For an uninterrupted stretch of three decades (1913-1944), it was a cat that held court in the funny pages of the Hearst newspaper empire. Appearing as a 4-panel comic strip on weekdays, and occupying an entire newspaper page on Sundays, Krazy Kat is that most unlikely of things: poetry fostered and cared for unquestioningly by commerce.
The early part of the twentieth-century was an especially fertile period for the nascent medium of the comic strip; a time made possible entirely due to the explosive growth in newspaper-readership, during which George Herriman’s Krazy Kat took form. The central premise of the strip is evident even on a cursory reading – the primary cast is formed by Krazy Kat, a tender-hearted and whimsical cat; Ignatz, an irritable, conniving mouse; and Offisa Pupp, a stoutly resolute dog who functions as the resident arm of the law. Ignatz’s chief pleasure is lobbing bricks at Krazy; who, being in love with Ignatz, profoundly misinterprets (and seeks out) these missiles to the head as tokens of a lasting love. Offisa Pupp, possessed of a deep fondness for Krazy, cannot bear to see the Kat being battered with bricks – perceiving this act, as indeed most would, to be far from beneficial to Krazy – and so, sees it as his constant task to foil Ignatz’s brick-hurlings.
From this seeming tangle arose a near-immutable mechanics of misunderstanding; each player was party to the other’s strivings, without ever grasping the true nature of this bizarre triangle. For this to be the heart of the strip may seem more than a little repetitive – but it proved a slim and constant anchor, allowing the rest to soar into a world of whimsy unlike any other, before or since. Herriman was a man given leave to dream, in that most public of forums, the American newspaper.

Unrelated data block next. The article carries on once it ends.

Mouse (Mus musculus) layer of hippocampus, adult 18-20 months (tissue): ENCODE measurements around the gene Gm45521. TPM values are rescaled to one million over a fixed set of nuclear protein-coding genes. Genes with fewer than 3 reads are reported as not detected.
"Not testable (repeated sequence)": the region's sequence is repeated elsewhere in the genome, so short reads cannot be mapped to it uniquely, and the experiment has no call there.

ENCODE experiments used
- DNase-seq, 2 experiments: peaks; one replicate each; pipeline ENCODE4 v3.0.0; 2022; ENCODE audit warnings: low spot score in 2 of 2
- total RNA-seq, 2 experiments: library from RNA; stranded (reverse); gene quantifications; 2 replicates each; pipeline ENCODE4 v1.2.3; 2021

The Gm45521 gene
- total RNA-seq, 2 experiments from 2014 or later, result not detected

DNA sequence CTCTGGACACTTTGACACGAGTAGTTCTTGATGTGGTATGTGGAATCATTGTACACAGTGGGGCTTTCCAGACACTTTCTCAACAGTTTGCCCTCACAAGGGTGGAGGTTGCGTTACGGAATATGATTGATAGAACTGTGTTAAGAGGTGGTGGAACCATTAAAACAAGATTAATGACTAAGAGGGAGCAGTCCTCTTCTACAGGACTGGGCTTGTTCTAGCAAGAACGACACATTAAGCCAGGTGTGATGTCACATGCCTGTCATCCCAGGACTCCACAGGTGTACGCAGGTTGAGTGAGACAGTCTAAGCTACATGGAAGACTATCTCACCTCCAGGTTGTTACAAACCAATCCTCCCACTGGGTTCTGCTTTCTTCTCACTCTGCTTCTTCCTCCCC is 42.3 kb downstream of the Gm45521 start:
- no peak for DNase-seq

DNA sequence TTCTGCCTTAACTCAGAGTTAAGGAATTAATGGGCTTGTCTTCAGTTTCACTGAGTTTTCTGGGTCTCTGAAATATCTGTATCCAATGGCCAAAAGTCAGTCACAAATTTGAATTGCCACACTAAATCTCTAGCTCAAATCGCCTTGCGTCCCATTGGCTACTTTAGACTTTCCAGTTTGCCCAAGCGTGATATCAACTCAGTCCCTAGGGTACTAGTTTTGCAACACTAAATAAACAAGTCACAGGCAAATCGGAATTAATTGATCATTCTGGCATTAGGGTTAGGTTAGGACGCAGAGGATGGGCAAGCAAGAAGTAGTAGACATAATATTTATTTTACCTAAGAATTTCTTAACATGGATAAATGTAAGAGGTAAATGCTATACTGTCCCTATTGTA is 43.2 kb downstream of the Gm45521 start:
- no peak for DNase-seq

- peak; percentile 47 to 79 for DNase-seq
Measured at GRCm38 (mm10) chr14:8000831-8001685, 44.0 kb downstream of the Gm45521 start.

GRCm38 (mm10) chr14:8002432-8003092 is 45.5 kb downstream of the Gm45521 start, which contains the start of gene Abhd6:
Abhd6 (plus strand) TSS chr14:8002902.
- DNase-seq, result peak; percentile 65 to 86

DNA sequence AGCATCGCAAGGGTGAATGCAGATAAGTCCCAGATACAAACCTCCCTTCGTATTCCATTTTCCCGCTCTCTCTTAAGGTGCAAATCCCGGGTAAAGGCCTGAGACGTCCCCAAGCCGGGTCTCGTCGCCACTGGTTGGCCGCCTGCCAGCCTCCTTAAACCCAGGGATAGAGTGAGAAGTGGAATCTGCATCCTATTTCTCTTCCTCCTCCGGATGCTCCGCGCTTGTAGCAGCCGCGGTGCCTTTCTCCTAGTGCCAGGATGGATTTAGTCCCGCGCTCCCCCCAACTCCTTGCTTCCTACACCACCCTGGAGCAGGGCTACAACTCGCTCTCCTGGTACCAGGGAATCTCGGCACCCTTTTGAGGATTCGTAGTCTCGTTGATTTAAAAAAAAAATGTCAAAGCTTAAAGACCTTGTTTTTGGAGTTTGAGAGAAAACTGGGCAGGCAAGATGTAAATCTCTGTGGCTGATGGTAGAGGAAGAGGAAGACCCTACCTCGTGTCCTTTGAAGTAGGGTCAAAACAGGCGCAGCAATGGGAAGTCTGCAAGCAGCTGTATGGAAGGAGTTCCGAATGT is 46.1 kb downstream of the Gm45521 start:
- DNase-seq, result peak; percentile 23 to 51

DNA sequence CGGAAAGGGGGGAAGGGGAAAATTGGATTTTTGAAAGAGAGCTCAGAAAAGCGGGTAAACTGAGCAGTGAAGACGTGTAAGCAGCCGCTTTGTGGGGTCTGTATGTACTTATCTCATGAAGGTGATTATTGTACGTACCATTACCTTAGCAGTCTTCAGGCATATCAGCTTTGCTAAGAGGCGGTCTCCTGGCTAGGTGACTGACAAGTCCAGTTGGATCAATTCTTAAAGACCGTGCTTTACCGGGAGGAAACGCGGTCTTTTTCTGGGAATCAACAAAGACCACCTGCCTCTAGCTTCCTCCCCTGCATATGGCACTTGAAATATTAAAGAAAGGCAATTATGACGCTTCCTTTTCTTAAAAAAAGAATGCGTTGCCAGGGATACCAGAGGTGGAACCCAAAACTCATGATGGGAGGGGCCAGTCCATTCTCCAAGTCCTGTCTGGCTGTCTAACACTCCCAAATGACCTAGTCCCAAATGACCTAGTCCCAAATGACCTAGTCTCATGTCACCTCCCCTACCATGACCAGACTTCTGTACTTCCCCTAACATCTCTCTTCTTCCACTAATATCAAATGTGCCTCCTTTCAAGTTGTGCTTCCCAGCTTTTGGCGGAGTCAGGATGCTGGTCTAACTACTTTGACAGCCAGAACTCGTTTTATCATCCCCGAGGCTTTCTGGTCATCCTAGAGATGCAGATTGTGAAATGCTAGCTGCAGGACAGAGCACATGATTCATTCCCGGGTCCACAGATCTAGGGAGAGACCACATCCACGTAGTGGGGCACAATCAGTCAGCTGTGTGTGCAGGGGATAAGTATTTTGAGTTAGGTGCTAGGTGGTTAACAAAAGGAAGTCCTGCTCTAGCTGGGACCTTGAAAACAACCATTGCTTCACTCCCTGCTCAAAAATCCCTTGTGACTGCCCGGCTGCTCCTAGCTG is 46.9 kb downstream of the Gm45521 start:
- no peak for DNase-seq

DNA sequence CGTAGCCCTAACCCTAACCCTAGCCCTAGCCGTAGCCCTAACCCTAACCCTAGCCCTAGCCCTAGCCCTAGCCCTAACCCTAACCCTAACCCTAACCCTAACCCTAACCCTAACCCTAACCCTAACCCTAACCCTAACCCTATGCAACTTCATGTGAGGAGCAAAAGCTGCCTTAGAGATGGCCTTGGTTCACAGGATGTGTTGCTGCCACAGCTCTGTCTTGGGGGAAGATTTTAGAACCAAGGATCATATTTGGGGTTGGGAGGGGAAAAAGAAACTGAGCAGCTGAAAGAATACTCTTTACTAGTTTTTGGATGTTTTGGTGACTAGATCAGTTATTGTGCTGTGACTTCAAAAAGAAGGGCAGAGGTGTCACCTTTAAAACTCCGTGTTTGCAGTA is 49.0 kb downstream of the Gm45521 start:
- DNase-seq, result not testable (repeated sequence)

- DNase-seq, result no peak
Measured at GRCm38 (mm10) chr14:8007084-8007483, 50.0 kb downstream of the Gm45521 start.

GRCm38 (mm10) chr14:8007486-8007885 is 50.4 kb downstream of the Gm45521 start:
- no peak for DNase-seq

Despite his constantly ingenious and engaging experimentation with the comic-strip form – or perhaps because of it – the strip’s later years saw a steadily mounting stream of protestations from readers and editors alike about its obstinately strange and obscure nature. The complaint was not entirely unwarranted: Krazy Kat defies the popular understanding of a commercial comic strip’s innate obligation (not quite set in stone at this early point in the medium’s history) – to innocuously entertain and help sell papers. Instead, the strip took another route: Language, as deployed by Krazy, is a fluid and fantastic thing, a patois from a people of one. It plays a vital role in setting the tone of the strip, confronting the reader with an endearing jumble of dialects and phonetically spelled words, with English giving way to Spanish, with occasional smatterings of Yiddish, and so on with no distinct end in sight. And yet, Krazy’s speech is no parodic pastiche of language; it has a poetical allure and a cadence all its own.
The art, rendered in scratchy quill and ink, is personal to the point of being more akin to a kind of visual handwriting than a stylised way of rendering the world on paper. The landscapes and patterns in the panel backgrounds, drawn from Herriman’s love of Navajo culture, vary with such speed so as to seem almost liquid. Each full-page comic forms an astutely considered whole; his compositions remain an innovative delight even today.
As Bill Watterson – creator of Calvin & Hobbes, one of the more lastingly lovely newspaper comic-strips in recent memory – so finely observed:
The constraint of Krazy Kat’s narrow plot seems to have set free every other aspect of the cartoon to become poetry, and the strip is, to my mind, cartooning at its most pure.
A world of fantasy and elastic language appears, where the unvarying central theme is but the foundation for a sublimely layered edifice of cartooning, every instance of which is suffused with an inexplicable freshness, one that was held to for the entirety of its thirty-year run.
This, as any storyteller will readily admit, is nothing short of miraculous.
The New Indian Express, 06/06/2009